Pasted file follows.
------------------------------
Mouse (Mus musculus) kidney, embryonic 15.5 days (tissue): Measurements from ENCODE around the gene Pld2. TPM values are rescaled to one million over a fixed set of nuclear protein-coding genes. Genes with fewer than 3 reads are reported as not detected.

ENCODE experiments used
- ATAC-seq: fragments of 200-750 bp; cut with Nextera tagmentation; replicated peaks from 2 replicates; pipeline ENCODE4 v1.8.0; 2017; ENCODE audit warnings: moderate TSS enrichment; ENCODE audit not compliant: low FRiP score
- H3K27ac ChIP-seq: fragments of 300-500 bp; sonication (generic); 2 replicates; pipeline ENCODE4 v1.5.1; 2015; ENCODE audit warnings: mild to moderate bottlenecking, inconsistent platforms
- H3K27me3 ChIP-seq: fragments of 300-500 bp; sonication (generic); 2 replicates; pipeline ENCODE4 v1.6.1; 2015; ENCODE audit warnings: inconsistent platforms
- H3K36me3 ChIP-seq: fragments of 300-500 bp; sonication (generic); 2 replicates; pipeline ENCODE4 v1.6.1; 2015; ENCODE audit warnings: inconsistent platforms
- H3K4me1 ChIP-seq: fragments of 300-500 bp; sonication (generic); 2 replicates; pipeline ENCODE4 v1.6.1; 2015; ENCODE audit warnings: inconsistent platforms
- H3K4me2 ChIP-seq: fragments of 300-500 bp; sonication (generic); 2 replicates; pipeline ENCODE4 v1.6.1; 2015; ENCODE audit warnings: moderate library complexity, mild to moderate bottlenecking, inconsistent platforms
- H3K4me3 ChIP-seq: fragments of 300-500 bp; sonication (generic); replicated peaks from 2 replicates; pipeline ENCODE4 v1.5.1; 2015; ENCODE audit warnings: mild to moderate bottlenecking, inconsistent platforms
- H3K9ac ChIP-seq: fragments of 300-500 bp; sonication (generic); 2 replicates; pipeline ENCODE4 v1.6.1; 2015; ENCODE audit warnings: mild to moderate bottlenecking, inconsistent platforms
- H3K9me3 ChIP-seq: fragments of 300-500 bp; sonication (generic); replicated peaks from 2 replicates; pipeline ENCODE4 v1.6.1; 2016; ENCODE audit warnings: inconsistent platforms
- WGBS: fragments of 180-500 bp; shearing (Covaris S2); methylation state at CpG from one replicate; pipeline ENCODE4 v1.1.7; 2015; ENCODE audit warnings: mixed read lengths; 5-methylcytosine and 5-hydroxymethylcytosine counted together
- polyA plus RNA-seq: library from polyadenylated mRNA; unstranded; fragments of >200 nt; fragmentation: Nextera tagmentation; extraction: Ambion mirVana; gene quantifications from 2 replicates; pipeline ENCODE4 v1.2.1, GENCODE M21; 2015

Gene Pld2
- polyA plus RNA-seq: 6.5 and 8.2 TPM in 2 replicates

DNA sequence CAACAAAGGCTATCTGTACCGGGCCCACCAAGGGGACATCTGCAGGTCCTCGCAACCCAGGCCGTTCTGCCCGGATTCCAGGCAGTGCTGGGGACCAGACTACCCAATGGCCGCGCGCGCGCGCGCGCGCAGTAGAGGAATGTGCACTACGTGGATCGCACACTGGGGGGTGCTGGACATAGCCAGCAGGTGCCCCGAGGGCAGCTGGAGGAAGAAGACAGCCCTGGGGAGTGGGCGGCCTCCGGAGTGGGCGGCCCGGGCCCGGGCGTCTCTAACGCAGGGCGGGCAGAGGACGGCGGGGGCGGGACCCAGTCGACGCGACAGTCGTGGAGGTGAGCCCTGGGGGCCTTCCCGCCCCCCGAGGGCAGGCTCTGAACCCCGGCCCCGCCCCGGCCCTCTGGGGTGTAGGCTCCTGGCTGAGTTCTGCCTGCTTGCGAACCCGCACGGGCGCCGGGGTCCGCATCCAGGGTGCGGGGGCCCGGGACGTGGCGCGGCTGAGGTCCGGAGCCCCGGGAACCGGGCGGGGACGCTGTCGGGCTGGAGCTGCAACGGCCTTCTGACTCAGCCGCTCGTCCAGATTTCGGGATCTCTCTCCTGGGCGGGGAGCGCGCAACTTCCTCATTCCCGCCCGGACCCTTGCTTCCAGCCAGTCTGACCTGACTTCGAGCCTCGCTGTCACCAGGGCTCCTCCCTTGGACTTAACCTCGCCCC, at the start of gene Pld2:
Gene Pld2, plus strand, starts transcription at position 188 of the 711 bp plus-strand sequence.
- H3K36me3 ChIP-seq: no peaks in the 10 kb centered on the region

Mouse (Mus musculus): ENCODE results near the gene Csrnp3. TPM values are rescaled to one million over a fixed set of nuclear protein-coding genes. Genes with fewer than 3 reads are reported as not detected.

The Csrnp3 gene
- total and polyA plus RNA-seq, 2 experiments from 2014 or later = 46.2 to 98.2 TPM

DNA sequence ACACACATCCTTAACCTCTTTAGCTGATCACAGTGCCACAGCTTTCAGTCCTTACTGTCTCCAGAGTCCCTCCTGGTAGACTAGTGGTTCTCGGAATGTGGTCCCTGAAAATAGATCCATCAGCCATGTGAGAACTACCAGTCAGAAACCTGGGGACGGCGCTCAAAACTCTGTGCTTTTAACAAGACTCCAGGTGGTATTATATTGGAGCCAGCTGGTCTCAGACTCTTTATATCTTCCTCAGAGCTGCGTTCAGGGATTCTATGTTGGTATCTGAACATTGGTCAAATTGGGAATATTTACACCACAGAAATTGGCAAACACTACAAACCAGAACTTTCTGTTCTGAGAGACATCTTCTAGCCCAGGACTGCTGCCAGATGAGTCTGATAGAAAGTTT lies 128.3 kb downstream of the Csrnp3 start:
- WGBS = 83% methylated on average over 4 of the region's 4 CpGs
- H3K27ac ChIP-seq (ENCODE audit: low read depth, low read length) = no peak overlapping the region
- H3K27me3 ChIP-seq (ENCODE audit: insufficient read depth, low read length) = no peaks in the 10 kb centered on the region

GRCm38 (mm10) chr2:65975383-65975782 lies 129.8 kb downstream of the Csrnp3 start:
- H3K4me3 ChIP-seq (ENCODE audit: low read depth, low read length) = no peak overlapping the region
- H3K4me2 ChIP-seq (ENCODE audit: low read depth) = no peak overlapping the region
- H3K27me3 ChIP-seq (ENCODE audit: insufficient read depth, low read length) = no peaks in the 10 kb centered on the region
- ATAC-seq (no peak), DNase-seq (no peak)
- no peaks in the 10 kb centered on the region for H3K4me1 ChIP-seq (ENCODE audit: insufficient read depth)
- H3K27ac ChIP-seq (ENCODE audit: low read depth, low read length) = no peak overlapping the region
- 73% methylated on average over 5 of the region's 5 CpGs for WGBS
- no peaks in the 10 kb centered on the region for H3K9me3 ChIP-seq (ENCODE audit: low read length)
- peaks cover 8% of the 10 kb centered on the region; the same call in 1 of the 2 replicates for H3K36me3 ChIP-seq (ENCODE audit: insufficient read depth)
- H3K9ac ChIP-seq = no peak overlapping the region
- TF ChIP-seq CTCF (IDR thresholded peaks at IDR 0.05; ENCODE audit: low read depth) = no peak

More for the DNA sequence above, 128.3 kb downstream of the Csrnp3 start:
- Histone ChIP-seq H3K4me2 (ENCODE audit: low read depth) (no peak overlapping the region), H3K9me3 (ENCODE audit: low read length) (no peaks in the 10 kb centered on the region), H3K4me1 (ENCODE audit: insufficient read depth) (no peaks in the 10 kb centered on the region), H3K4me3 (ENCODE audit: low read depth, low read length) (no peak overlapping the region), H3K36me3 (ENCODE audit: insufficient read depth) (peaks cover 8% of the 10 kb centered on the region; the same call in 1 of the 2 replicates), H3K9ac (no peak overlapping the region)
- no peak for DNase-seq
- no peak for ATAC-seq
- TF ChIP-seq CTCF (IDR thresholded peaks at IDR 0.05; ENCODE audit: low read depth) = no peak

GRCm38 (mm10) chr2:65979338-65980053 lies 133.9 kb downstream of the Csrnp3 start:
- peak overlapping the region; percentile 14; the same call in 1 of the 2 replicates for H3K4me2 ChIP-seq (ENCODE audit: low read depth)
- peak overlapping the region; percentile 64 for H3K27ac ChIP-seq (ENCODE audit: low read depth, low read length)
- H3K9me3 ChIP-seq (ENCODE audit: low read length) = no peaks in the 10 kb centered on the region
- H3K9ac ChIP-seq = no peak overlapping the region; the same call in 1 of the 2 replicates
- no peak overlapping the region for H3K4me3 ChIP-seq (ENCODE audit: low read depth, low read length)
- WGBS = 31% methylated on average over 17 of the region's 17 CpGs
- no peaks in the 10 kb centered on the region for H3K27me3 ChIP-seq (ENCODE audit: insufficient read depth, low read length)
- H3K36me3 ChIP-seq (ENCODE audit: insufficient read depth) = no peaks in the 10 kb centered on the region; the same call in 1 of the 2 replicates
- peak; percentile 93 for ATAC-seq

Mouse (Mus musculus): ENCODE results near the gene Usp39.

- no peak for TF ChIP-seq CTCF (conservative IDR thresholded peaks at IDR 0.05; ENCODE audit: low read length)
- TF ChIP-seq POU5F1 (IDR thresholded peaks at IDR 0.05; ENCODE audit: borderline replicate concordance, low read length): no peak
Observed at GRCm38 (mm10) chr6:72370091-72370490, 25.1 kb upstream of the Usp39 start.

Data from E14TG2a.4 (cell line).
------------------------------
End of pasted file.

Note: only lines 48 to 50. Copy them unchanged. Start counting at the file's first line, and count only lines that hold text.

- no peak overlapping the region for H3K4me3 ChIP-seq (ENCODE audit: low read depth, low read length)
- WGBS = 31% methylated on average over 17 of the region's 17 CpGs
- no peaks in the 10 kb centered on the region for H3K27me3 ChIP-seq (ENCODE audit: insufficient read depth, low read length)